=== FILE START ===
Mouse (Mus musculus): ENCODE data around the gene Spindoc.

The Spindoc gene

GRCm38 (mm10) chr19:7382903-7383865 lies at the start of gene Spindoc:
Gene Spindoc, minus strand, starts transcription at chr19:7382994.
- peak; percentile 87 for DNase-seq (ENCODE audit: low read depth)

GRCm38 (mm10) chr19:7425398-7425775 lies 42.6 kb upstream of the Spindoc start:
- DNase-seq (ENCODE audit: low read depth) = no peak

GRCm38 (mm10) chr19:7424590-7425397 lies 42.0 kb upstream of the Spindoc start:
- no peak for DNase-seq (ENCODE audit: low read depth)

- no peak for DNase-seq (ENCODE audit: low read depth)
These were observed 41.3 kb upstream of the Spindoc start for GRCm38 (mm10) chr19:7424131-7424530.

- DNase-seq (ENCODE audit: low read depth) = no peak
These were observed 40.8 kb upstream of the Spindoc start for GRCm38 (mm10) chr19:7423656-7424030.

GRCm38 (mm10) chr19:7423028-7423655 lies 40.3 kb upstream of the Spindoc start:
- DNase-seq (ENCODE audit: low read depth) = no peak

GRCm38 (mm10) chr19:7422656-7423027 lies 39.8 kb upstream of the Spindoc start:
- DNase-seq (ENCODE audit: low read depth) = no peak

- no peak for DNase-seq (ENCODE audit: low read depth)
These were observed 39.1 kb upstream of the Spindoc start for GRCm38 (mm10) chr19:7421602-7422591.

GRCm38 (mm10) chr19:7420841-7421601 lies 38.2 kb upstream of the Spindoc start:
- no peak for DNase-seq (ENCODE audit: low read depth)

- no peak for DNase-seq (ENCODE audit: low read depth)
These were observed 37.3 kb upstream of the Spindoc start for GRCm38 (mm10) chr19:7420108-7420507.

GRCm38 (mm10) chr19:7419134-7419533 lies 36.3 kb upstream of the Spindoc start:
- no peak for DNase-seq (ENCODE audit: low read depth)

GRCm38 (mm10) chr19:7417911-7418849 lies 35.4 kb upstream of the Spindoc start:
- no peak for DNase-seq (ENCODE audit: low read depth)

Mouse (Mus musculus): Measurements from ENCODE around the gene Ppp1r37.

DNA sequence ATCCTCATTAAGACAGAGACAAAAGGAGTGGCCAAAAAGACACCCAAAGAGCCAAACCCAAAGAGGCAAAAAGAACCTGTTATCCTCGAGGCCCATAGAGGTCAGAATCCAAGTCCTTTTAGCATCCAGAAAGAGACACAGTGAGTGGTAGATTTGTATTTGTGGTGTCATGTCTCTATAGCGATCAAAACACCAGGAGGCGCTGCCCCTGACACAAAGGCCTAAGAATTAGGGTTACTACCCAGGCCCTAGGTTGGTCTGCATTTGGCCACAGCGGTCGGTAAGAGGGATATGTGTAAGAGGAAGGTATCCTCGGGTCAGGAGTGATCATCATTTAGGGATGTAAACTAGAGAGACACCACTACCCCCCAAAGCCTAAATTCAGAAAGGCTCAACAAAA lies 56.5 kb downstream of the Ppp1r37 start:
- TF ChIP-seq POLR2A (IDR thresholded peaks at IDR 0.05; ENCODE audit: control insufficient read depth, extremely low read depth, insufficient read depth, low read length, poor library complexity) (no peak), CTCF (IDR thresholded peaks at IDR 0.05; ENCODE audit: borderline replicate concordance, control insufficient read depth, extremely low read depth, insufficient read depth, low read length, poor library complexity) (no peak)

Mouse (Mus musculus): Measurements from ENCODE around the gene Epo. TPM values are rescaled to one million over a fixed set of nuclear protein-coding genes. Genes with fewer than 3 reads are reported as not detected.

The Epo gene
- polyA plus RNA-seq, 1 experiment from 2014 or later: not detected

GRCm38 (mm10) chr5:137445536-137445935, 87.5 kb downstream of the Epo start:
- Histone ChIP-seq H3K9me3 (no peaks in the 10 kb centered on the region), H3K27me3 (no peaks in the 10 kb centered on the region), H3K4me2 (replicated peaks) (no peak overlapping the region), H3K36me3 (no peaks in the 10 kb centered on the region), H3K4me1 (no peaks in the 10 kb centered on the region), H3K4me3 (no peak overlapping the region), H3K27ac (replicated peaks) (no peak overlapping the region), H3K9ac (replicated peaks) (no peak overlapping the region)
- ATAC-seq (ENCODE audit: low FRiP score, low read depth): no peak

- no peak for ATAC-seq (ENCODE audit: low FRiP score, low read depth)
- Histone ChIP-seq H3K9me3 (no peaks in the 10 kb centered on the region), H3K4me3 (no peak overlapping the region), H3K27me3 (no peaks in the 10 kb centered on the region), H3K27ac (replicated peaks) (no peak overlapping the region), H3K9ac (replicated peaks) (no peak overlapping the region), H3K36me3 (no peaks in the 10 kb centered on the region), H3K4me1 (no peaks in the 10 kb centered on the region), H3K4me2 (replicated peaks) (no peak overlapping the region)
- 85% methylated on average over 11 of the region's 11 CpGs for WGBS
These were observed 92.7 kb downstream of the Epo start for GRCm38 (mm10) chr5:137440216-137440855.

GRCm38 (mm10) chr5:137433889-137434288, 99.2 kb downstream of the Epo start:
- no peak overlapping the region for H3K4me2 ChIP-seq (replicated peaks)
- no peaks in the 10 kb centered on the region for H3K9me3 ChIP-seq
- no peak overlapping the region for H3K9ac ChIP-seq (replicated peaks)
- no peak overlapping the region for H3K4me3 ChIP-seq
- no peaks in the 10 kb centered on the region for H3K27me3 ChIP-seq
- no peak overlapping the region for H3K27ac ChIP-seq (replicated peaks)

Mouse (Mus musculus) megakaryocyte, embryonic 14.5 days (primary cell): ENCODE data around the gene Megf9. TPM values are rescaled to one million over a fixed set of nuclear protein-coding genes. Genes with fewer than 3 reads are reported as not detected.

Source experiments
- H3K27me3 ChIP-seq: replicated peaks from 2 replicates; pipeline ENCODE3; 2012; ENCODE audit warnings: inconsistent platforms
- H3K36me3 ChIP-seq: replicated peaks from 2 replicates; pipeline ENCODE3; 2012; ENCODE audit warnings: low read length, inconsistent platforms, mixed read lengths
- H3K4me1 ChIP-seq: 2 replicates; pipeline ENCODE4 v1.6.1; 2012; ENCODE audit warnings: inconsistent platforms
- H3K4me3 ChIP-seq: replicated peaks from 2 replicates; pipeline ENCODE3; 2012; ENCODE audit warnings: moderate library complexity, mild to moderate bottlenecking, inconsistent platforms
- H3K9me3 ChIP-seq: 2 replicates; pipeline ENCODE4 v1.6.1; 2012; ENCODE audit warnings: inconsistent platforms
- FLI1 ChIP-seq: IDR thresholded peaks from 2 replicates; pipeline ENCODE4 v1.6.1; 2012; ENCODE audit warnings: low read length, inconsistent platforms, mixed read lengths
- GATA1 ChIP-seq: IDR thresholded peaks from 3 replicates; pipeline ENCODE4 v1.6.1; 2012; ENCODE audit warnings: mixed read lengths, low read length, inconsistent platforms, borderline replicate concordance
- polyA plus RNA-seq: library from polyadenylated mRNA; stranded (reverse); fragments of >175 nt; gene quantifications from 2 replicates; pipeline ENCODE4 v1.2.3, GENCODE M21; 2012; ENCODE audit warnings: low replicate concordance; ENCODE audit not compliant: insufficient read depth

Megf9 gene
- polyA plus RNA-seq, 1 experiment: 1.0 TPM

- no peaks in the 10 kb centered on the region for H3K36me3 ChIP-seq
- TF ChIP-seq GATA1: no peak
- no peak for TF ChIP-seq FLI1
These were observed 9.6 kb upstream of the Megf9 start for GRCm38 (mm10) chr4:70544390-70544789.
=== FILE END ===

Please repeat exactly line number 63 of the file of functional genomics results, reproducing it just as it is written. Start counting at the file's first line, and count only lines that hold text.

These were observed 9.6 kb upstream of the Megf9 start for GRCm38 (mm10) chr4:70544390-70544789.